$B{{l}_{trans.}}_{.}=\frac{{{\mu }_{trans.}}}{\mu }=\frac{\sigma \cdot \cos {{\theta }_{.}}}{\mu \sqrt{{{C}_{p}}\cdot {{1}^{0}}K}}=\frac{1}{Bl};$ (7)
When comparing the turbulent viscosity of a liquid coolant with a molecular viscosity, we obtain the relation (8):
$\frac{{{\mu }_{turb.}}}{\mu }=B{{l}_{turb}}_{.}\cdot Bl;$ (8)
Or the final formula for calculating the turbulent viscosity of the coolant, taking into account the formula (6), is written in the form (9):
$\frac{{{\mu }_{turb.}}}{\mu }={{\left( \frac{\sqrt{{{C}_{p}}\cdot {{1}^{0}}K}}{V} \right)}^{X}}\cdot Bl\,;$ ${{\mu }_{turb.}}=\mu \cdot {{\left( \frac{\sqrt{{{C}_{p}}\cdot {{1}^{0}}K}}{V} \right)}^{X}}\cdot Bl;$ (9)
As a result, we obtained Eq. (9) for calculating turbulent viscosity, in which the dimensionless complex (turbulent number Bl_{turb}. is responsible for the turbulent, convective component of the coolant flow, and Bl for the molecular, static component. In this case, the turbulent thermal conductivity of the coolant will be calculated by the formula (10), and the heat transfer coefficient  by the formula (11). (where d_{Е}is the equivalent diameter of the coolant flow).
${{k}_{turb.}}={{\mu }_{turb.}}\cdot {{C}_{P}};$ (10)
${{h}_{turb}}_{.}=\frac{{{k}_{t}}_{urb.}}{{{d}_{}}}$ (11)
As a comparison, we also present formula (12) for calculating the turbulent viscosity of air flows [33, 34, 37].
${{\mu }_{turb.}}=\frac{\mu \cdot a\sqrt{2\operatorname{Re}}}{0.769}$ (12)
From the formula (8) it is seen that the ratio of turbulent and molecular viscosity is the ratio $\left( \frac{B{{l}_{t}}_{urb.}}{Bl} \right)$. Comparing Eqns. (8), (6) and (2), we obtain Eq. (13):
${{\left( \frac{\sqrt{{{C}_{p}}\cdot {{1}^{0}}K}}{3\cdot V} \right)}^{0.5\div 1}}={{\left( \frac{\sqrt{{{C}_{p}}\cdot {{1}^{0}}K}}{V} \right)}^{X}}\cdot B{{l}^{1\div 2}}$ (13)
The terms of relation (13) do not have stationary exponents and lie in the ranges indicated in (13), which can constantly change in these ranges at certain points in time due to the instability of the surface tension force acting on the nanoparticle.
Based on the foregoing, we propose to equate formulas (9 and 12) with each other in order to be able to obtain the value of degree X in a more convenient way and to obtain the relation (14):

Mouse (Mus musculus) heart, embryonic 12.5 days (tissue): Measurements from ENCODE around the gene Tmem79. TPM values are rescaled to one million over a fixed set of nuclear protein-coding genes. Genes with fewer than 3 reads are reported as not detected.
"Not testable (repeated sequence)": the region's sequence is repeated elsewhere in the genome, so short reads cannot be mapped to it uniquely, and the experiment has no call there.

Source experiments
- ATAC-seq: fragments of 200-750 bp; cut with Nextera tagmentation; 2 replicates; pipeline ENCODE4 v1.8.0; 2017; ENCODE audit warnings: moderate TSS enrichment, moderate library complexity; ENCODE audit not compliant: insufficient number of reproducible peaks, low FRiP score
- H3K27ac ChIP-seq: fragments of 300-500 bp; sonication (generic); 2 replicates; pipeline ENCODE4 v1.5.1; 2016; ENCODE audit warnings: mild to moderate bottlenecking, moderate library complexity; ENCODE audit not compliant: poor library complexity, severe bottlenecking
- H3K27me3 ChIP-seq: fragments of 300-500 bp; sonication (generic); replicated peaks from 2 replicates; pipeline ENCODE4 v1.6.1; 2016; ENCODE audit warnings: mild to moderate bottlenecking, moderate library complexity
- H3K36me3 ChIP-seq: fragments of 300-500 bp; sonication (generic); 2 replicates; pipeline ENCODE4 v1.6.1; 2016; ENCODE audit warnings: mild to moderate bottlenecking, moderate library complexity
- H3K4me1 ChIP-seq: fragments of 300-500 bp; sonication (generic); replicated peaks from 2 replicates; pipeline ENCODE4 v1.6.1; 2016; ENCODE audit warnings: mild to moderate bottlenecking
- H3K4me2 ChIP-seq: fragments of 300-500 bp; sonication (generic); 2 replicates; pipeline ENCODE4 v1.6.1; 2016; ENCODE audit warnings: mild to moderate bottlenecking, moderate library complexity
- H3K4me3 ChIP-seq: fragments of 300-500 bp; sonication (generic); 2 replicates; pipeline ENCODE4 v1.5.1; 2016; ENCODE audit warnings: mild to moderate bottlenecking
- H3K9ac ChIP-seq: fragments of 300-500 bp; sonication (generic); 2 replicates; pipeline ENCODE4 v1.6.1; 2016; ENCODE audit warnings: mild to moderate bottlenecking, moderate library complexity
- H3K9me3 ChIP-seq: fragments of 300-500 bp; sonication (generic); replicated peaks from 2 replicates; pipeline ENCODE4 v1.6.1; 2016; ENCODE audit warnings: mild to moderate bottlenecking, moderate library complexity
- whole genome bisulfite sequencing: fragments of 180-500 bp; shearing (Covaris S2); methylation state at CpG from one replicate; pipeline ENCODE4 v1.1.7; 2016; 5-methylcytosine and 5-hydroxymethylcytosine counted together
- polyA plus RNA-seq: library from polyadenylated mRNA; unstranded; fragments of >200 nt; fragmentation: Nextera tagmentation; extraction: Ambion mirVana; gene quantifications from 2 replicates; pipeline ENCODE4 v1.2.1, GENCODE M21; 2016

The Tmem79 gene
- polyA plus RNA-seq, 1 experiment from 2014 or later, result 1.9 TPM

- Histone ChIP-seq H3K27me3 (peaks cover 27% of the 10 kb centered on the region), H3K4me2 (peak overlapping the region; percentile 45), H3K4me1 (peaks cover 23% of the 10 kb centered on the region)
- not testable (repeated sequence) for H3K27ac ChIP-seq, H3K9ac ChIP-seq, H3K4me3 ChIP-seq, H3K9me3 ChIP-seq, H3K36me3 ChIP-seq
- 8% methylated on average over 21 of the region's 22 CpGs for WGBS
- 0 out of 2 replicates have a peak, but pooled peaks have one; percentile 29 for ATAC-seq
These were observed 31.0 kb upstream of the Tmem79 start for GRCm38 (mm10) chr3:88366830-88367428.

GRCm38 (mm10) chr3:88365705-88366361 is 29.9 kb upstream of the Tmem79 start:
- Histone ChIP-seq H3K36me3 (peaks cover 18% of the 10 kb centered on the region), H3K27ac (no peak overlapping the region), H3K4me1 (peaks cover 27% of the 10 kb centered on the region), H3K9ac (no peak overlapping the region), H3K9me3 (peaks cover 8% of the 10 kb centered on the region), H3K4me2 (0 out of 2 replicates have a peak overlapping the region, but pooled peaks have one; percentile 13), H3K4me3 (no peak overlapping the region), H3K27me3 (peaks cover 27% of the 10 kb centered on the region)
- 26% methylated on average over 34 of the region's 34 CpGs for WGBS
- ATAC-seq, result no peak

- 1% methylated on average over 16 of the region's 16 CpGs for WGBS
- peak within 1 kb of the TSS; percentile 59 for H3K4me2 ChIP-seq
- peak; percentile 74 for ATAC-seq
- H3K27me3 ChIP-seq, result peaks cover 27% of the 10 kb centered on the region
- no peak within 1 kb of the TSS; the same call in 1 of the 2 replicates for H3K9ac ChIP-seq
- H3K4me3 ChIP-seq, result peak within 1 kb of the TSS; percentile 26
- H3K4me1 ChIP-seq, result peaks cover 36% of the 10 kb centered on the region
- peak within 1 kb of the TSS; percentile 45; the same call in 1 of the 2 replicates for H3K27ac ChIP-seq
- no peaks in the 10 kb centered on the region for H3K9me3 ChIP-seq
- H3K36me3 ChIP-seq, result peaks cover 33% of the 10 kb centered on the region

$\frac{\mu \cdot a\sqrt{2\operatorname{Re}}}{0,769}=\mu \cdot {{\left( \frac{\sqrt{{{C}_{p}}\cdot {{1}^{0}}K}}{V} \right)}^{X}}\cdot Bl$ (14)
Performing simple mathematical transformations and taking the logarithm, we obtain a new averaged, universal, empiricalanalytical formula for calculating the degree of turbulization of the coolant flow X (15):
$X=\frac{\ln \frac{a\cdot \sqrt{2\operatorname{Re}}}{0.769\cdot Bl}}{\ln \frac{\sqrt{{{C}_{p}}\cdot {{1}^{0}}K}}{V}}$ (15)
The formula (9) that we derived are actually universal numerical dimensionless equations for calculating heat exchange equipment, where the usual Reynolds and Prandtl numbers in fractional powers found empirically are not present.
In formula (9), the only turbulent number Bl_{turb}. is in the fractional degree X, whose value can be found analytically using the logarithmic relation (15). The degree of X depends on many factors, mainly related to the temperature of the coolant and the percentage ratio of nanoparticles in the liquid.
The optimization of the parameters of the functions, which is described by formulas (915), was carried out by us on a personal computer using the Mathcad software package.
The results of these numerical calculations of computer simulation are listed in Table 2 (A, B, C) (Appendix).
3.2 Comparison of experimental and calculated data of on the increase of heat transfer coefficients when using nanofluids TiO_{2}
To test the efficiency of formulas (9, 10, 15) and compare ites with other numerical equations аs an example, we chose EG with the addition of TiO_{2} nanoparticles with an average diameter d = 50 nm. The most commonly used classical numerical equations for determining convection coefficients, including when using nanofluids with TiO_{2}, in a turbulent flow regime look like this (Table 1).
In the work [19], an experimental material is presented on the values of thermophysical quantities for mixture of distilled water and EG in a volume ratio of 60:40 (Table 2(A), appendix).